Impact of ureido/carboxypenicillin resistance on the prognosis of ventilator-associated pneumonia due to Pseudomonas aeruginosa
Kaminski, C., Timsit, J. F., Dubois, Y., Zahar, J. R., Garrouste-Orgeas, M., Vesin, A., Azoulay, E., Feger, C., Dumenil, A. S., Adrie, C., Cohen, Y., Allaouchiche, B. and Study Group, O. (2011),
Crit Care, 15, 2: R112.
INTRODUCTION: Although P. aeruginosa is a leading pathogen responsible for ventilator-associated pneumonia (VAP), the excess in mortality associated with multiresistance in patients with P. aeruginosa VAP (PA-VAP), taking into account confounders such as treatment adequacy and prior length of stay in the ICU, has not yet been adequately estimated.
METHODS: Two hundred and twenty-three episodes of PA-VAP recorded into the Outcomerea database were evaluated. Patients with ureido/carboxy-resistant P. aeruginosa (PRPA) were compared with those with ureido/carboxy-sensitive P. aeruginosa (PSPA) after matching on duration of ICU stay at VAP onset and adjustment for confounders.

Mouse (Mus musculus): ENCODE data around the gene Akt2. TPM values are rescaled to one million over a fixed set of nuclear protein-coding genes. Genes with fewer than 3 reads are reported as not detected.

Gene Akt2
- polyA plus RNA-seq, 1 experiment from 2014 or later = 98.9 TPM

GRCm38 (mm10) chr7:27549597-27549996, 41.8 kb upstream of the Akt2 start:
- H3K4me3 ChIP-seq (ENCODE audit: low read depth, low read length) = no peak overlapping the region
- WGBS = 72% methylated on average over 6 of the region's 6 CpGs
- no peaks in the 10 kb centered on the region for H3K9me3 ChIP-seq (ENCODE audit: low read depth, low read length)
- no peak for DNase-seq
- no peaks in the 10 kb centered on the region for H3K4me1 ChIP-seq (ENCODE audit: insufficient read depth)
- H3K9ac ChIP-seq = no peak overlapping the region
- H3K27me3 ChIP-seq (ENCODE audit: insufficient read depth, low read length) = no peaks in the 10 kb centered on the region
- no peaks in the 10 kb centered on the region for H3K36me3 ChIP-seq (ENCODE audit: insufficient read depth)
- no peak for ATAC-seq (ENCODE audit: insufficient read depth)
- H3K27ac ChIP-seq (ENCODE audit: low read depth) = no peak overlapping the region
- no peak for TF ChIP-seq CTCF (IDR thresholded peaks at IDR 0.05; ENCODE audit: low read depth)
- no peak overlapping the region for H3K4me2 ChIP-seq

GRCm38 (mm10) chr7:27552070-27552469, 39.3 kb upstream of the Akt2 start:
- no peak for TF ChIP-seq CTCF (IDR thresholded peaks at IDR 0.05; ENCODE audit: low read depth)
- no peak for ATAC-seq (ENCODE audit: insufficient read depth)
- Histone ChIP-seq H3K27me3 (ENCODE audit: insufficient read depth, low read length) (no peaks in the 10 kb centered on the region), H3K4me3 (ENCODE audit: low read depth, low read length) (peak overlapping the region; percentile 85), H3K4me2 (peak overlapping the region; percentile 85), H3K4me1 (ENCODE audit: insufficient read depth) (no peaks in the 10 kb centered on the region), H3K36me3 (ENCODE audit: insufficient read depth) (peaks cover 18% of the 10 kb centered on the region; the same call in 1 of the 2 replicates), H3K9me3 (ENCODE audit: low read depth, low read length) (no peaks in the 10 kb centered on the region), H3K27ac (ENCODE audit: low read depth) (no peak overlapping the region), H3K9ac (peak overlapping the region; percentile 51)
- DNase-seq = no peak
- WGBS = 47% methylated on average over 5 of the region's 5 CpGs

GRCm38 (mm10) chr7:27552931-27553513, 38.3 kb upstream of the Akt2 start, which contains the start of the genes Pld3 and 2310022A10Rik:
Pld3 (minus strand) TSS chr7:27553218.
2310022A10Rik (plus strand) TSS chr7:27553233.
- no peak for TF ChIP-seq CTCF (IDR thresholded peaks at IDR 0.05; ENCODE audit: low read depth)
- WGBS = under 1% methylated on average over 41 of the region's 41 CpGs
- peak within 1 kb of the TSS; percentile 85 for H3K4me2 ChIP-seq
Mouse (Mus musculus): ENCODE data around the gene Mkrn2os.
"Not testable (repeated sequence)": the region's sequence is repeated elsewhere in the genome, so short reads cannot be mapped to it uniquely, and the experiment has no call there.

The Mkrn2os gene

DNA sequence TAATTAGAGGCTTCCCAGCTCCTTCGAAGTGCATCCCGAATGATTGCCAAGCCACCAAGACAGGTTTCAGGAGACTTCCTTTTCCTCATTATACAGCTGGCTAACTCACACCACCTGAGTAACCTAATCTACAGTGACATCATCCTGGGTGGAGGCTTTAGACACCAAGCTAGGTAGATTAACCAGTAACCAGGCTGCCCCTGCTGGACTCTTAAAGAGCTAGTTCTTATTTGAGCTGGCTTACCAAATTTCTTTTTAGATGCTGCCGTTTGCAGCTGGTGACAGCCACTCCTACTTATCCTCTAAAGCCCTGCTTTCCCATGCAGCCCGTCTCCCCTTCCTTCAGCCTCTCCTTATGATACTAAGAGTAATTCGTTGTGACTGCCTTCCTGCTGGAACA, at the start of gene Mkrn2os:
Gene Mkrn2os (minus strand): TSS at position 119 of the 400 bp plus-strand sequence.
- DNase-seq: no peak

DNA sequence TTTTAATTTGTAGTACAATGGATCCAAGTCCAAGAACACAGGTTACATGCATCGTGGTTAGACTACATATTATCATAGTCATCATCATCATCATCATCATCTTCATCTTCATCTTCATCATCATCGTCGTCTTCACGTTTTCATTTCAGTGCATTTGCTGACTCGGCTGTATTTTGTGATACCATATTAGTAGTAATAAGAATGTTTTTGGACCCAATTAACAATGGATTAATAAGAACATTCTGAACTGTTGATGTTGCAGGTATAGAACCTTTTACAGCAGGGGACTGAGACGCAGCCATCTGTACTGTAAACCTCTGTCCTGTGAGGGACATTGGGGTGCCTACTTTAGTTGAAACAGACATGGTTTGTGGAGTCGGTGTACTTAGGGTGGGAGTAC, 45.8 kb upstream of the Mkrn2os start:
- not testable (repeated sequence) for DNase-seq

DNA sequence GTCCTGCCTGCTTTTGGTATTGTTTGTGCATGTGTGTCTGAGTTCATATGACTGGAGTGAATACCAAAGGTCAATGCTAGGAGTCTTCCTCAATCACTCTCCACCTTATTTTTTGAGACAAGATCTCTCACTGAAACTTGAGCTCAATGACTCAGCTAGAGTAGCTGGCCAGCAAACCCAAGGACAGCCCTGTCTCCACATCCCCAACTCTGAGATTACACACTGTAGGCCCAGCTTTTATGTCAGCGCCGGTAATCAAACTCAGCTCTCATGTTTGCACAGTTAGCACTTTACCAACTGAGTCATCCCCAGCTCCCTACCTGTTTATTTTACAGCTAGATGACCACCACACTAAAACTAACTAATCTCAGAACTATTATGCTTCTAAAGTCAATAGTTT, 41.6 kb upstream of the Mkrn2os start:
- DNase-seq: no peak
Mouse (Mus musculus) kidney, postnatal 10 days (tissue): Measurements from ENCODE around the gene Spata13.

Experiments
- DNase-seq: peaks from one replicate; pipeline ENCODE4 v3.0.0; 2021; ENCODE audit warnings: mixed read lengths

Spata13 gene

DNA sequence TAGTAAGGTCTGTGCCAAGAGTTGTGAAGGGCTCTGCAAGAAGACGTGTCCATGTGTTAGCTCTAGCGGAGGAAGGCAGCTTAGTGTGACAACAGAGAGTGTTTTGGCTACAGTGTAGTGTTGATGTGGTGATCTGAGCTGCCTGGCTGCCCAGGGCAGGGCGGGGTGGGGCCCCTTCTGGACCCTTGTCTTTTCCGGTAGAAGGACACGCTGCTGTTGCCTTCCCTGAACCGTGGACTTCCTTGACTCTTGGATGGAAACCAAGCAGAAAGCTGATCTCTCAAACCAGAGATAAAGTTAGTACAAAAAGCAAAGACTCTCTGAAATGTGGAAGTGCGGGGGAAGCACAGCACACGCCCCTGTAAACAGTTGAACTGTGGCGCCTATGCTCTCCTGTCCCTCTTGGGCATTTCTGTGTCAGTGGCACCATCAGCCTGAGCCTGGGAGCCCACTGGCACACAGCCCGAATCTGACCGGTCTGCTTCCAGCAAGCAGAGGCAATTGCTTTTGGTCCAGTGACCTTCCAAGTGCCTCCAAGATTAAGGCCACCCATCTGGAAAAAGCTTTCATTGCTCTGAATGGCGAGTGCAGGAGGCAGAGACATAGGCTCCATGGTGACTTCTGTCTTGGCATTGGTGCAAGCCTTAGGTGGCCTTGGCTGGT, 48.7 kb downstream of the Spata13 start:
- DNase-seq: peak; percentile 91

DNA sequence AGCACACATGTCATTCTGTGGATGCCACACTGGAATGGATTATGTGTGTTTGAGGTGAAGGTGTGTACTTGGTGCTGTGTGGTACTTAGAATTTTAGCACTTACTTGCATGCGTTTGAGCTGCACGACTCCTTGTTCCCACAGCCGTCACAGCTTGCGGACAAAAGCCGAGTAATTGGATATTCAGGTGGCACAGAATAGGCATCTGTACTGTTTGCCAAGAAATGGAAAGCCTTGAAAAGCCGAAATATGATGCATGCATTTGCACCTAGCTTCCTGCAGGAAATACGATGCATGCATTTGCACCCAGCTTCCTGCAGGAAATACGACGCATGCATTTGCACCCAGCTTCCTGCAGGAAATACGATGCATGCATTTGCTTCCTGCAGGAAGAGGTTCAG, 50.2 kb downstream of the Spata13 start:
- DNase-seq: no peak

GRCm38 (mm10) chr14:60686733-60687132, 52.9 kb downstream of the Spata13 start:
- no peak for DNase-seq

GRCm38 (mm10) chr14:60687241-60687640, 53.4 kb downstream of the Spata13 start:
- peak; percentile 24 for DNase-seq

RESULTS: Factors associated with onset of PRPA-VAP were as follows: admission to the ICU with septic shock, broad-spectrum antimicrobials at admission, prior use of ureido/carboxypenicillin, and colonization with PRPA before infection. Adequate antimicrobial therapy was more often delayed in the PRPA group. The crude ICU mortality rate and the hospital mortality rate were not different between the PRPA and the PSPA groups. In multivariate analysis, after controlling for time in the ICU before VAP diagnosis, neither ICU death [odds ratio (OR) = 0.73; 95% confidence interval (CI): 0.32-1.69 ; P = 0.46] nor hospital death [OR = 0.87; 95% CI : 0.38-1.99 ; P = 0.74] were increased in the presence of PRPA infection. This result remained unchanged in the subgroup of 87 patients who received adequate antimicrobial treatment on the day of VAP diagnosis.
CONCLUSIONS: After adjustment, and despite the more frequent delay in the initiation of an adequate antimicrobial therapy in these patients, resistance to ureido/carboxypenicillin was not associated with ICU or hospital death in patients with PA-VAP.